Why crude futures can rally to ₹8,800

Akhil Nallamuthu |BL Research Bureau | Updated on: Apr 16, 2022

But the ₹7,000-8,800 range to stay intact

Oil prices surged last week following the news that Europe is drafting a plan to cut its reliance on Russian oil in phases. Europe is the biggest buyer of the Russian oil. A ban means a hit on their economy as well as the overall supply of the energy commodity. But interestingly the Russian oil seems to have an alternate route to land in Europe and that is through India.

Indian refiners are buying huge amount of Ural and Sokol crude, and coincidentally India’s diesel exports increased to 847,000 barrels per day in March. Out of this, 30 per cent went to Europe. Thus, Indian refiners are profiting from the high international prices. But the domestic consumers are also impacted because of the prices.

The likelihood of the oil prices remaining at elevated levels seems high as output in Russia is dropping because of the difficulty in finding buyers and fast-filling storages. The International Energy Agency (IEA) has forecasted that the production could drop by 3 million barrels per day (MMbpd) in May, taking the overall production below 9 MMbpd, impacting the global supply.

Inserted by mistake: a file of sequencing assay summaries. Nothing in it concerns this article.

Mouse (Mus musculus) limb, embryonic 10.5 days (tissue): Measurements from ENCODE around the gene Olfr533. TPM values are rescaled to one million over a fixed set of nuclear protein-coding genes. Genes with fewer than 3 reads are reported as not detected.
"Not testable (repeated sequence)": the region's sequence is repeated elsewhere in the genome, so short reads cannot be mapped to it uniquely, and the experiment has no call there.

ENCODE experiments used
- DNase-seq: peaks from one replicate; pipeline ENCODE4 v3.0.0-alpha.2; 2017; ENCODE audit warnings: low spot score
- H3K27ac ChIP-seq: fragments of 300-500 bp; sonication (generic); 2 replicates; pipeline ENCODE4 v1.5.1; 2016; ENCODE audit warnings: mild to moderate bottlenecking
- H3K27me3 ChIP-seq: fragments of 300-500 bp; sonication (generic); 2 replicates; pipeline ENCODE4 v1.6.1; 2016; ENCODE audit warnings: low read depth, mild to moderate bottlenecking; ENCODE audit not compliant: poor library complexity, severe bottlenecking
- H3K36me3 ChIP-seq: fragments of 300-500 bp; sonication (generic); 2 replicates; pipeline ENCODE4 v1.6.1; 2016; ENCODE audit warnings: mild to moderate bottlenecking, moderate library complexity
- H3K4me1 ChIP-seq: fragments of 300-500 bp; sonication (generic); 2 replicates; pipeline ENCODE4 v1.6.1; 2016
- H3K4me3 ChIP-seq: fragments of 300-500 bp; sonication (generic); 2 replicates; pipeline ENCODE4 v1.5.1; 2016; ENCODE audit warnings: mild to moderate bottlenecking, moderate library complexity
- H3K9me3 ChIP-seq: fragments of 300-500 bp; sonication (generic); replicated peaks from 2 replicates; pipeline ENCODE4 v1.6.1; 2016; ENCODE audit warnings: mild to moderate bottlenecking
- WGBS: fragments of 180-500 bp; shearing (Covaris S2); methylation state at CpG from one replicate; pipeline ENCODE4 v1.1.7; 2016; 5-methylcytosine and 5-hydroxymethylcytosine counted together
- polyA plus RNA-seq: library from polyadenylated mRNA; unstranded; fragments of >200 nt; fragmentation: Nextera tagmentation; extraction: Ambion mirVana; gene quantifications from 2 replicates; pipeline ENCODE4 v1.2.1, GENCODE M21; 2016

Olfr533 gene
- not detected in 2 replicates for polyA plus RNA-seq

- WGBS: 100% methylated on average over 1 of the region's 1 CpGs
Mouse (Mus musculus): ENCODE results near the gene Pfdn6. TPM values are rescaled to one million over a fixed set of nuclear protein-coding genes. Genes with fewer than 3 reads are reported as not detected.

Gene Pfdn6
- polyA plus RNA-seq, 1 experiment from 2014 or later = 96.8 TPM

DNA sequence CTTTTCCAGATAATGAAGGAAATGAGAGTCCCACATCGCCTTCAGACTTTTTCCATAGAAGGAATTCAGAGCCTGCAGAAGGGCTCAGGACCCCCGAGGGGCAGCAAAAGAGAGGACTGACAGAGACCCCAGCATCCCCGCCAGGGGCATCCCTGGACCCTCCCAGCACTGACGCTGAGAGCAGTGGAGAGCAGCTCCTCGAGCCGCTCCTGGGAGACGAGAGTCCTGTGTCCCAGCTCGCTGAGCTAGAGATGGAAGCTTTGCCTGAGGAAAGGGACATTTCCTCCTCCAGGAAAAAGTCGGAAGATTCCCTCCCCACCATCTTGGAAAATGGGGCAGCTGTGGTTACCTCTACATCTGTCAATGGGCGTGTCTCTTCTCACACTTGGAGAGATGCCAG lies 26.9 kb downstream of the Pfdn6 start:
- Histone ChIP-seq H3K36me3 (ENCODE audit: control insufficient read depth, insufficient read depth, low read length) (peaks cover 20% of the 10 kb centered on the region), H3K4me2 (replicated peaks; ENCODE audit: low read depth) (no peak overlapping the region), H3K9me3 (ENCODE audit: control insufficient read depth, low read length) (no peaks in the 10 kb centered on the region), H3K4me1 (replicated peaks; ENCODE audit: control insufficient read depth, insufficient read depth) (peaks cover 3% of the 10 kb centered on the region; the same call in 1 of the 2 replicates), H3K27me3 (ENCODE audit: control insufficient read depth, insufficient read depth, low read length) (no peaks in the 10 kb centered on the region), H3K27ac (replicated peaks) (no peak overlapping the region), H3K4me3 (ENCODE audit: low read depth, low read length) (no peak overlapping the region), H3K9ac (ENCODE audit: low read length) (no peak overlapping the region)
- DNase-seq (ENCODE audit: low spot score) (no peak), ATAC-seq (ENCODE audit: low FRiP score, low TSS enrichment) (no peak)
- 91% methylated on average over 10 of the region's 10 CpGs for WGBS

Brent futures ($111.7)

The Brent futures on the Intercontinental Exchange (ICE) surged nearly 9 per cent last week to end at $111.7 a barrel as against $102.78 previous week. Thus, the contract bounced off the support band of $98-100 and it is likely to rally to $125 in the next one or two weeks.

But note that we expect the range of $100-125 to remain intact in the near-term. So, the prices could cool off after reaching $125, possibly back to $100, unless there aren’t any developments significant to the prices.

MCX-Crude oil (₹8,078)

The continuous futures contract of crude oil on the Multi Commodity Exchange (MCX) soared last week and ended with a gain of 9.5 per cent to close at ₹8,078. That means the contract rebounded from the support band of ₹7,000-7,350. The weekly close above ₹8,000 has increased the probability of the price touching ₹8,800. But since this is a considerable resistance, the contract could see a corrective decline thereafter.

Like the Brent crude futures, MCX crude futures could also trade within a range i.e., between ₹7,000 and ₹8,800 in the short term.

Last week, we recommended to go long at ₹7,375, and accumulate on a decline to ₹7,150. This could have triggered as the contract made an intra-week low of ₹7,071. The idea was to exit three-fourth of the longs at ₹8,000 and then tighten the stop-loss to ₹7,200 from the initial level of ₹6,800. For the remaining holdings, the target was ₹8,500. Since there is good chance for the contract to rally to ₹8,800, revise the target up to ₹8,800 with the same stop-loss.

Published on April 16, 2022
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